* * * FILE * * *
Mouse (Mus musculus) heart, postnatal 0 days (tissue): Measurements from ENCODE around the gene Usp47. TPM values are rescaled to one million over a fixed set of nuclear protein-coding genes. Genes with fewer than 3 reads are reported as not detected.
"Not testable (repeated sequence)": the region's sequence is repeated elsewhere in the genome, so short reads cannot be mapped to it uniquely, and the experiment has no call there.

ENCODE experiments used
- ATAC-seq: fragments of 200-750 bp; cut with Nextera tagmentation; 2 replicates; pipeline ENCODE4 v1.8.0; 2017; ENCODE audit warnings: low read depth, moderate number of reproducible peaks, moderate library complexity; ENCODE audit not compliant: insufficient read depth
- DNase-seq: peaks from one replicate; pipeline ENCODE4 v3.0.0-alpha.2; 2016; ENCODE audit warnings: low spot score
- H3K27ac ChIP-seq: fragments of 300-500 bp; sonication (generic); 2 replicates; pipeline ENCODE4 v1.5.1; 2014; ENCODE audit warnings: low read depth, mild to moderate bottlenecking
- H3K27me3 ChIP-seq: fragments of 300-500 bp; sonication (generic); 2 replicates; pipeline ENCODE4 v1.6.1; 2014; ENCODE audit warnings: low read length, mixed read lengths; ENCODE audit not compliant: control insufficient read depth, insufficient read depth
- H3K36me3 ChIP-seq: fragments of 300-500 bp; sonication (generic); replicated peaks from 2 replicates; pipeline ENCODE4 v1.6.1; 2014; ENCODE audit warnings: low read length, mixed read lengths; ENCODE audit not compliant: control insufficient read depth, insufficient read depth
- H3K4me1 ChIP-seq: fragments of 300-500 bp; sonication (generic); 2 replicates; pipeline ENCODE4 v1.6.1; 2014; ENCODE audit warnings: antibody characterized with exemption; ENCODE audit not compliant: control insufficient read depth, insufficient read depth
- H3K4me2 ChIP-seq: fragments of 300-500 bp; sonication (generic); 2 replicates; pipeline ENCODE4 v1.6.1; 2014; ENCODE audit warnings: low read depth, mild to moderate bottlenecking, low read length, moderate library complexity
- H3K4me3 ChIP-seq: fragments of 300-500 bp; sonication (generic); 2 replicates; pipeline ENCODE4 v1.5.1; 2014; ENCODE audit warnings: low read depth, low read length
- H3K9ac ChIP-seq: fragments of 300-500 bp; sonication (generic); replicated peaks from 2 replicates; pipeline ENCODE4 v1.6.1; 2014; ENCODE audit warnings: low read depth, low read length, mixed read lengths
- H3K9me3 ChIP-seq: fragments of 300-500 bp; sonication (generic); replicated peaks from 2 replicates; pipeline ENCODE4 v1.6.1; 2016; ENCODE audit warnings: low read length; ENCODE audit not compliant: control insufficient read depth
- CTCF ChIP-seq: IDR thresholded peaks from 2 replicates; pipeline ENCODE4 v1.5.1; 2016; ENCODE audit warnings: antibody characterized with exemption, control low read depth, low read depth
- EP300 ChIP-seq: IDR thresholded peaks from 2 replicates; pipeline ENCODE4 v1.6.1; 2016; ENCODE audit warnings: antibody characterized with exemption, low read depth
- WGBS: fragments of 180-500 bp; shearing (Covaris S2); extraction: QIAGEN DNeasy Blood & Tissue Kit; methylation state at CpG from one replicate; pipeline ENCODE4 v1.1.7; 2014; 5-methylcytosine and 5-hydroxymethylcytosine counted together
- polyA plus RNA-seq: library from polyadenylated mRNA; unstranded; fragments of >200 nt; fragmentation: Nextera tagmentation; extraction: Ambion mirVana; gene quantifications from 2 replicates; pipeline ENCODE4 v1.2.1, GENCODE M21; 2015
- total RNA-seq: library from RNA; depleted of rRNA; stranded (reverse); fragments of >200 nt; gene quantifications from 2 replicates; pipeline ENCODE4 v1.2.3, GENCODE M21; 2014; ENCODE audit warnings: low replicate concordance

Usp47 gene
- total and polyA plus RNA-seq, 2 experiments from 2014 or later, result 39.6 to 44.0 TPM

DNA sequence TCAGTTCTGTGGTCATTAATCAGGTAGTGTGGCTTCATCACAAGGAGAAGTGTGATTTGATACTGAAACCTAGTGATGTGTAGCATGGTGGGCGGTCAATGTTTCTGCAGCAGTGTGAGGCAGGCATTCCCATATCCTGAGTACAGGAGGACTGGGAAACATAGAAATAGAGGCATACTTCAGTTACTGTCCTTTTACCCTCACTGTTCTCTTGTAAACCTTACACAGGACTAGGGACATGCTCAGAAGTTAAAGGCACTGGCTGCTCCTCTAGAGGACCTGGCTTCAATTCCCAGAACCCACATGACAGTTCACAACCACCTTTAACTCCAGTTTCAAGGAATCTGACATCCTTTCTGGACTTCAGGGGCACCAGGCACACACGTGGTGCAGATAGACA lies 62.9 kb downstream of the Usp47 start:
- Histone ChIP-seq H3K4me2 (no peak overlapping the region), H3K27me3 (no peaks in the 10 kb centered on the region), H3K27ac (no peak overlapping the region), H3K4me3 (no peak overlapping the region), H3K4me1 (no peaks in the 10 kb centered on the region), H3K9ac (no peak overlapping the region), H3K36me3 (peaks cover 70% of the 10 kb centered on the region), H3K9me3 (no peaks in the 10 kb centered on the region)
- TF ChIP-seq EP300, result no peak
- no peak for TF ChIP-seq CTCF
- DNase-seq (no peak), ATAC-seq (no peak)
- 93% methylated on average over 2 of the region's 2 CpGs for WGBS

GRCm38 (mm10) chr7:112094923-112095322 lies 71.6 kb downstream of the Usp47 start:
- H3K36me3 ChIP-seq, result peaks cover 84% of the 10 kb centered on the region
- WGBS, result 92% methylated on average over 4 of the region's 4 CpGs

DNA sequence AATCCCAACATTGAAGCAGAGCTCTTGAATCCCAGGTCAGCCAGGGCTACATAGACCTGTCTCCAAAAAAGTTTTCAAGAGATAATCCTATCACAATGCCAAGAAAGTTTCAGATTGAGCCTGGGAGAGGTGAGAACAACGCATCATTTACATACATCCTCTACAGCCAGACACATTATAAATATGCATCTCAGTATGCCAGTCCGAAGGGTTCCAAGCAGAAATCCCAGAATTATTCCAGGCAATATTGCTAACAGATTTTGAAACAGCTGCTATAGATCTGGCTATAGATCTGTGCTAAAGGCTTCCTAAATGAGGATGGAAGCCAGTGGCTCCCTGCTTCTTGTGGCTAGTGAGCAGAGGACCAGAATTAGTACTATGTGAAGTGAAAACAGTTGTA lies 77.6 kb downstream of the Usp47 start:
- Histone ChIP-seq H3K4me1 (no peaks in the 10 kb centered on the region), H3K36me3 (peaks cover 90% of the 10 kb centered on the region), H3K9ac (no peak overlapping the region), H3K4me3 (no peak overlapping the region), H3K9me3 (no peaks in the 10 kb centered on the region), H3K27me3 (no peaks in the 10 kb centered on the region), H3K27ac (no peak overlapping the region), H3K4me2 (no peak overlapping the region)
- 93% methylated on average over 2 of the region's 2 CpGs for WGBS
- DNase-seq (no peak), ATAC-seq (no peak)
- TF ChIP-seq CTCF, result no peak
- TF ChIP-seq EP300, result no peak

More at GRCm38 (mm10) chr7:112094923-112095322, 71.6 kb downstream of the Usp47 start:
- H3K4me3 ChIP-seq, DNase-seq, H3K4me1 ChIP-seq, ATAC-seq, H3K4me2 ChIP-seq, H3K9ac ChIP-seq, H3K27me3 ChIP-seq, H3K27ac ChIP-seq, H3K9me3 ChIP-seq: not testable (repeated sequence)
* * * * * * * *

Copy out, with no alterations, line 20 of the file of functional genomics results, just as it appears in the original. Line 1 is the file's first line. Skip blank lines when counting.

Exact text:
- total and polyA plus RNA-seq, 2 experiments from 2014 or later, result 39.6 to 44.0 TPM